Bombings have been the most common method used in fatal terrorist attacks since the 1970s.

Types of attacks

Bombing

500 attacks per month

400

300

200

100

0

1970

2016

Assassination

500 attacks per month

400

300

200

100

0

1970

2016

Assault

500 attacks per month

400

300

200

100

0

1970

2016

Building attack

500 attacks per month

400

300

200

100

0

1970

2016

Hostage situation

500 attacks per month

400

300

200

100

0

1970

2016

Hijacking

500 attacks per month

400

300

200

100

0

1970

2016

Types of attacks

Assassination

Assault

Bombing

500 attacks per month

400

300

200

100

0

1970

2016

1970

2016

1970

2016

Building attack

Hostage situation

Hijacking

500 attacks per month

400

300

200

100

0

1970

2016

1970

2016

1970

2016

Among the confirmed explosive devices in these attacks, terrorists used vehicles in nearly 200 deadly attacks since the ‘70s.

Russia, the United Kingdom, Ukraine, Spain and France are among the countries with the highest number of deaths from terrorism, according to the database.

Russia

Terrorism in a post-Cold War era

Attacks with at least one death, 1992-2016

500 MILES

St. Petersburg

Moscow

R U S S I A

Caucasus

region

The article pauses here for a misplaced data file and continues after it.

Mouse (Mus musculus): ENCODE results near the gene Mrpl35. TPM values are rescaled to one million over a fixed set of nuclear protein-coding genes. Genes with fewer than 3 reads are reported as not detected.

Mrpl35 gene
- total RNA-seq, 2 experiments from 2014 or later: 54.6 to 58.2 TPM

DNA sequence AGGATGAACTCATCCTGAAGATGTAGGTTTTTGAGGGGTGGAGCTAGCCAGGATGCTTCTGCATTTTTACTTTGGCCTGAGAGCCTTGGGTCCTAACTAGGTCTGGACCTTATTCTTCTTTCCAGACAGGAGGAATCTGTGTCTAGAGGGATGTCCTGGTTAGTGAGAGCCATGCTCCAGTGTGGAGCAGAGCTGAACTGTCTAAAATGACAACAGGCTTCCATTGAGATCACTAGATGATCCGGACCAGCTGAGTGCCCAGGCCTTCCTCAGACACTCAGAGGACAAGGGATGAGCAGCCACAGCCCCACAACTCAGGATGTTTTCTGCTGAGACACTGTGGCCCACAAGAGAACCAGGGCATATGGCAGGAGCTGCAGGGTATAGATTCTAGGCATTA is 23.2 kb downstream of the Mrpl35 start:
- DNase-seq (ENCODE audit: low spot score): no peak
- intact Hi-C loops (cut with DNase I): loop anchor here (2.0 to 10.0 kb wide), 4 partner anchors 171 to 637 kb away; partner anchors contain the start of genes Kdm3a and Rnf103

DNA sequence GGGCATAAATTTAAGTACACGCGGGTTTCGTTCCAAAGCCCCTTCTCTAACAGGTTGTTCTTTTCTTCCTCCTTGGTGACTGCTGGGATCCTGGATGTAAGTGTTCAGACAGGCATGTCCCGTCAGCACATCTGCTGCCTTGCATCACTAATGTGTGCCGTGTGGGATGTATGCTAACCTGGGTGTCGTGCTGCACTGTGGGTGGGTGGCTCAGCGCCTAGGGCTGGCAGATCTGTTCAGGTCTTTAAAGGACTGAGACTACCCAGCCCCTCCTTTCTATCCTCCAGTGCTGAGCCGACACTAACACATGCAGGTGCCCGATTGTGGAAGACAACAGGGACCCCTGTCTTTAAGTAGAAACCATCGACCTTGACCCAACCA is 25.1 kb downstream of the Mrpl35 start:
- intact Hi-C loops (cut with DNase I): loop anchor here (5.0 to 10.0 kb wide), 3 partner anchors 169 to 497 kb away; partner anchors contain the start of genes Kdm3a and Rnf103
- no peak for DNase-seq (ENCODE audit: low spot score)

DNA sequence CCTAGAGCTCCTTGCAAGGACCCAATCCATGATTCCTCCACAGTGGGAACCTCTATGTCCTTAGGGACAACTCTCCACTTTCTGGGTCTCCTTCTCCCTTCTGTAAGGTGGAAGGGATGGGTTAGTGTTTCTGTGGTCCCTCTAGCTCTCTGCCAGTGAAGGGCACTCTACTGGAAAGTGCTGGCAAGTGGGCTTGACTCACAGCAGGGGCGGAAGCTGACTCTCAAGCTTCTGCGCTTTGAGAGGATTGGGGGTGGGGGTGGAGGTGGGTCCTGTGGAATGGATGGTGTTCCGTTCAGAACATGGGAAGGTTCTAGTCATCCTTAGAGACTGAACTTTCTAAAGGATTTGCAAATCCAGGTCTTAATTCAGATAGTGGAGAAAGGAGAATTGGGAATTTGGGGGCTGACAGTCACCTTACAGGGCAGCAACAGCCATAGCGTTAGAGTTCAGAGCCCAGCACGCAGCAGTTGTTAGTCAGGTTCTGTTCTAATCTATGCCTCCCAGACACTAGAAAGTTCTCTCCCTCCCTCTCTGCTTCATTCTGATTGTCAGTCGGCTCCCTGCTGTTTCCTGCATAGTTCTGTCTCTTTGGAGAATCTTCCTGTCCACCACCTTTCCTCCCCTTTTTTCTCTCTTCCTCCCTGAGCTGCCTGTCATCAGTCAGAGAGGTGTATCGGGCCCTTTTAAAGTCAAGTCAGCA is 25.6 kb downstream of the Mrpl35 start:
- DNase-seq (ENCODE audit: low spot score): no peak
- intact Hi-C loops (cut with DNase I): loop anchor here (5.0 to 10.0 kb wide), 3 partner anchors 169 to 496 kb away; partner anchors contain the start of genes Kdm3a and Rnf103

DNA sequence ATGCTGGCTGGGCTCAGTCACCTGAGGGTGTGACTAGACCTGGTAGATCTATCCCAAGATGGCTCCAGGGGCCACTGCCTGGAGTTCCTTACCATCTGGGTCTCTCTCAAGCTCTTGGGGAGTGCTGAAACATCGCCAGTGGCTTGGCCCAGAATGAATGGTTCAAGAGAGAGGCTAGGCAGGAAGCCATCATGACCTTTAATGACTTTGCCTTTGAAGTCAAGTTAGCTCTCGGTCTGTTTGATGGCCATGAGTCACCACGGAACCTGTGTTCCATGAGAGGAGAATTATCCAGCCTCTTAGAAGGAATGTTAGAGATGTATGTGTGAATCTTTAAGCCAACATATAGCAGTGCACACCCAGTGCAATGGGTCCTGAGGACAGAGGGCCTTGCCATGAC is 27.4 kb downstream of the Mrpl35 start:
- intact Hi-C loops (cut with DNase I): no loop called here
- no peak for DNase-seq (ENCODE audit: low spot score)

China

mon.

St. Petersburg

Moscow

R U S S I A

Caucasus

region

China

kazakhstan

500 MILES

mongolia

3,860 deaths in 895 lethal attacks

Notable groups: Chechen rebels, Riyad-us Saliheen Brigade of Martyrs, Caucasus Emirate, Special Purpose Islamic Regiment, Islambouli Brigades of al-Qaeda

Sept. 4-16, 1999

Russian apartment bombings

Sept. 1-3, 2004

Beslan school seige

317

289

400 deaths per month

300

200

100

0

1970

1980

1990

2000

2010

2016

Sept. 1-3, 2004

Beslan school seige

317

400 deaths

per month

300

200

100

0

1970

’80

’90

2000

’10

’16

Sept. 4-16, 1999

Russian apartment bombings

289

Sept. 4-16, 1999

Russian apartment bombings

Sept. 1-3, 2004

Beslan school seige

289

317

400 deaths per month

300

200

100

0

1970

1980

1990

2000

2010

2016

More people died in terrorist attacks in Russia than any other country in Europe.

The country experienced one of Europe's deadliest attacks in September 2004 when members of the Riyadus-Salikhin Reconnaissance and Sabotage Battalion of Chechen Martyrs, an Islamist force of suicide attackers, took more than 1,000 people hostage during the first day of classes at a school in Beslan, North Ossetia, in the North Caucasus region.

More than 300 people died at the end of the three-day siege. About half of the victims were children, according to reports.

United Kingdom

From domestic to foreign extremism

Attacks with at least one death, 1970-2016

Northern

Ireland

Glasgow

IRELAND

Birmingham

U N I T E D

K I N G D OM

London

100 MILES

2,519 deaths in 1,622 lethal attacks

Notable groups: Provisional Irish Republican Army, Ulster Volunteer Force, Ulster Defence Association, Irish National Liberation Army

400 deaths per month

Dec. 21, 1988

Lockerbie bombing

270

300

July 7, 2005

London

bombings

53

200

100

0

1970

1980

1990

2000

2010

2016

Dec. 21, 1988

Lockerbie bombing

270

400 deaths